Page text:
Readers of this blog know that I have a certain agrarian streak in me. Perhaps it is because I have read too much Wendell Berry. Maybe it has something to do with the working class Catholic culture in which I was raised. It may have to do with the fact that I was raised on a small mountainside in northern New Jersey–a place filled with fields, woods, and trails that has now been largely overrun by a housing development of McMansions.
Many professional academics are worried about the term “agrarianism.” And their concerns are often well-founded. The term, and the philosophy that informs it, is too often associated with the antebellum South, racism, and some of the worst forms of tribalism. I support localism, but I reject some of its darker tendencies. As Martin Luther King Jr. argued in his “Letter from a Birmingham Jail,” local traditions must always be challenged when they promote injustice.
Yet, with these very important caveats in mind, I still believe human beings flourish best when they are grounded, rooted, connected to a “place,” and have a sense of “home. I actually believe some of the things I wrote about in The Way of Improvement Leads Home. I believe that cosmopolitan dreams and attempts at self-improvement can be cultivated–like Philip Vickers Fithian’s “rural Enligthenment– in the context of a particular place or locale.
Brian Walsh and Steven Bouma-Prediger have recently argued that American culture today prepares us for homelessness. College students do not envision their undergraduate experience as a means of gaining wisdom and skills that they can bring home to improve their local communities. They are instead trained for mobility and leaving home. Actually, few have lived in one place long enough to even have a “home.”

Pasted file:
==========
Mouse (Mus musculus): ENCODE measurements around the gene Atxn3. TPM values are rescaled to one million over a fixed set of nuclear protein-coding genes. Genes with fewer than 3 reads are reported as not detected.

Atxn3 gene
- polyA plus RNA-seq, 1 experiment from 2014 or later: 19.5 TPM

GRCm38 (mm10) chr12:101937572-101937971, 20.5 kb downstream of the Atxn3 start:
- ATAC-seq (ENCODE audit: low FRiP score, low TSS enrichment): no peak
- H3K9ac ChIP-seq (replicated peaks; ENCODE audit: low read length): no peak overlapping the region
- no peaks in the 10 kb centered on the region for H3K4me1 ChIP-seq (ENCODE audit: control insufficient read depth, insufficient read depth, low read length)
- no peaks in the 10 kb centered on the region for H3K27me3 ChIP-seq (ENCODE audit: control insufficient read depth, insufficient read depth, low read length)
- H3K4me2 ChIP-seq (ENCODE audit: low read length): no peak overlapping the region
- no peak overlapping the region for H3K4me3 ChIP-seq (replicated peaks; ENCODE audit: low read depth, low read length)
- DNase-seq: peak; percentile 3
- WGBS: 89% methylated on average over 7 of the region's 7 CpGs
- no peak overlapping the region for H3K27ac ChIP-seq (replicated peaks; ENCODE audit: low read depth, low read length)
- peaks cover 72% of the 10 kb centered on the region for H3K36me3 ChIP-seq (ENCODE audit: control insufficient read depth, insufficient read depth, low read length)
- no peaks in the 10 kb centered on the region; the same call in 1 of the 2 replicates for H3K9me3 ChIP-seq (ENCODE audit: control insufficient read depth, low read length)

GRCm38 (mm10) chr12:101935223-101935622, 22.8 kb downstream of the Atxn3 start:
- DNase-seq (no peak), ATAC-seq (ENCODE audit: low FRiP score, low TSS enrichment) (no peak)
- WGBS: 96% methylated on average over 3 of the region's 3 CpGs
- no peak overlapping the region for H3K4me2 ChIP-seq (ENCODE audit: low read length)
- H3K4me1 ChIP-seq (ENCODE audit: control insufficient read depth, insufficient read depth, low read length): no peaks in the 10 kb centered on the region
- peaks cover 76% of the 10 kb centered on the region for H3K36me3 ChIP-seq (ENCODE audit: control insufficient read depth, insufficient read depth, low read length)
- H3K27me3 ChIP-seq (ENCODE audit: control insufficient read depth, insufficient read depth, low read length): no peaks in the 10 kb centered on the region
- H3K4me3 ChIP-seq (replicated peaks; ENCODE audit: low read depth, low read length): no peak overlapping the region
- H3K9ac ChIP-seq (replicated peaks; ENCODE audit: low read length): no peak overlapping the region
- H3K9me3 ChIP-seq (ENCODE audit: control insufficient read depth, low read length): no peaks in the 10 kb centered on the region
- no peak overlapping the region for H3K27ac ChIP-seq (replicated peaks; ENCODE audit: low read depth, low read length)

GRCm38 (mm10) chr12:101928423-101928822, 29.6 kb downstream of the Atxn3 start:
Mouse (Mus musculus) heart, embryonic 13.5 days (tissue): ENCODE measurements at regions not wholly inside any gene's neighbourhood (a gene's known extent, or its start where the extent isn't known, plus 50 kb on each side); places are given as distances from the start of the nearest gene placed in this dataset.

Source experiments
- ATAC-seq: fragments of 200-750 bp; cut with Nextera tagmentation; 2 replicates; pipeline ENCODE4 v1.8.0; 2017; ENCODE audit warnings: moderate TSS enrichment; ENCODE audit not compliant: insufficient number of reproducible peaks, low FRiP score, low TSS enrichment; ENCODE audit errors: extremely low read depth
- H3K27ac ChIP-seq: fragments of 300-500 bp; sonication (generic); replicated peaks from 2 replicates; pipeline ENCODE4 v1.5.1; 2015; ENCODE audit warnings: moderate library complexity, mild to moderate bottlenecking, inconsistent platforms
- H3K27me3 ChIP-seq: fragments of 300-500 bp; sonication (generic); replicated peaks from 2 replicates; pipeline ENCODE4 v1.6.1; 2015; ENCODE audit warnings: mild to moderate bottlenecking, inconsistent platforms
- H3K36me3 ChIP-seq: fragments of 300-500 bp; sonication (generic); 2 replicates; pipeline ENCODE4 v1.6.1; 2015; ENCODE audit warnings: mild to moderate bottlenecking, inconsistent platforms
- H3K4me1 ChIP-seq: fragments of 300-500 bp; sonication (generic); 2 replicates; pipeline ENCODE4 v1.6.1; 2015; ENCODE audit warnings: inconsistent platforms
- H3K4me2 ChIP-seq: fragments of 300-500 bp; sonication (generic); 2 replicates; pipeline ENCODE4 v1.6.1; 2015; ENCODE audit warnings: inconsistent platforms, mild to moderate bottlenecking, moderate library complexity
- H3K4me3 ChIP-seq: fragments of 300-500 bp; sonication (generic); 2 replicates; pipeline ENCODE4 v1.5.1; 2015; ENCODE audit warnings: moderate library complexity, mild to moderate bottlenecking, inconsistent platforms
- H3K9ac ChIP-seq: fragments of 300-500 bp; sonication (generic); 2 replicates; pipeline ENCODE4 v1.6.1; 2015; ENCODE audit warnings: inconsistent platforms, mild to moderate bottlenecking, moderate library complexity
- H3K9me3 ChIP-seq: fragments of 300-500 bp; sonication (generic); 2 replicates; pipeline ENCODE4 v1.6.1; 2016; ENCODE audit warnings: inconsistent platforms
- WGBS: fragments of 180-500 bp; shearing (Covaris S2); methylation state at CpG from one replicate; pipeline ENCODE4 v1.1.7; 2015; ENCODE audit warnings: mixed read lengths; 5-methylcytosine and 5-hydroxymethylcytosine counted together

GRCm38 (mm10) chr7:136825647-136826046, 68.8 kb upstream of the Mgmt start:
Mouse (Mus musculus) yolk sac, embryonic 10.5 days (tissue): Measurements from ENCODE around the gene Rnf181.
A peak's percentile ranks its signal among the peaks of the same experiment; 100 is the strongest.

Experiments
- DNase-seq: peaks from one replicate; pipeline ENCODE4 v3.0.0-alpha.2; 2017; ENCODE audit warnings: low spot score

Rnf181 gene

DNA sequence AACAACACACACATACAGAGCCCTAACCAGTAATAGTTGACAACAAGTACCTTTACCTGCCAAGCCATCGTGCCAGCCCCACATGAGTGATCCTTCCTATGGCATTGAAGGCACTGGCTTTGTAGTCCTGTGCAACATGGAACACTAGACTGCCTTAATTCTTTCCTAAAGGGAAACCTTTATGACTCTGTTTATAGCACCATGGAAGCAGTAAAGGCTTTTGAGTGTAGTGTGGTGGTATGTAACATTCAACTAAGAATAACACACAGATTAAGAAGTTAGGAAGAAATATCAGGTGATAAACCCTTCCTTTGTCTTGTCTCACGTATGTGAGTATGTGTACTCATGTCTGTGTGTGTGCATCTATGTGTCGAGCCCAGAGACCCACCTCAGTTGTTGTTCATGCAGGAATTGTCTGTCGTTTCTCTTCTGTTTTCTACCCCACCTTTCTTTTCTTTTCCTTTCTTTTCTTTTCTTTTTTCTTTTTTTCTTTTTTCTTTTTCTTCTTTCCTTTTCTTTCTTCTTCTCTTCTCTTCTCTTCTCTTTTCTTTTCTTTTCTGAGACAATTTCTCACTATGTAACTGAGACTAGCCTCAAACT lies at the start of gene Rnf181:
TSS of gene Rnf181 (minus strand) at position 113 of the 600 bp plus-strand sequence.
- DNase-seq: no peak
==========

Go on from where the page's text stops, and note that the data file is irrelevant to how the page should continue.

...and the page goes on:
For the last decade or so I have been challenging students–largely outside of the classroom–to think about the ways that they can use their education to improve their local communities. It is not surprising that such exhortations rarely find traction in an age of globalization, relentless ambition, and world citizenship. But every now and then they do.
Today I attended a wedding of a former student. Jordan (not his real name) graduated from Messiah College a few years ago. After graduation Jordan went to a top tier law school and is now one of that school’s highly ranked students. Jordan grew up on a farm in a small central Pennsylvania community. His childhood and teenage years were shaped by the Anabaptist and agricultural world of his parents and grandparents. What I admire most about Jordan is his “cosmopolitan rootedness.” He has a bright future ahead of him as a lawyer, but he has committed himself to moving back home and using his expertise to contribute to the local community that helped to raise him. He has even talked about being close to his family so that he can help his father with farm duties.
A country lawyer–now there is a vocation!
Jordan, if you are reading this, thanks for inviting me to your wedding today and giving me a glimpse of the wonderful community that you call home. It was a privilege.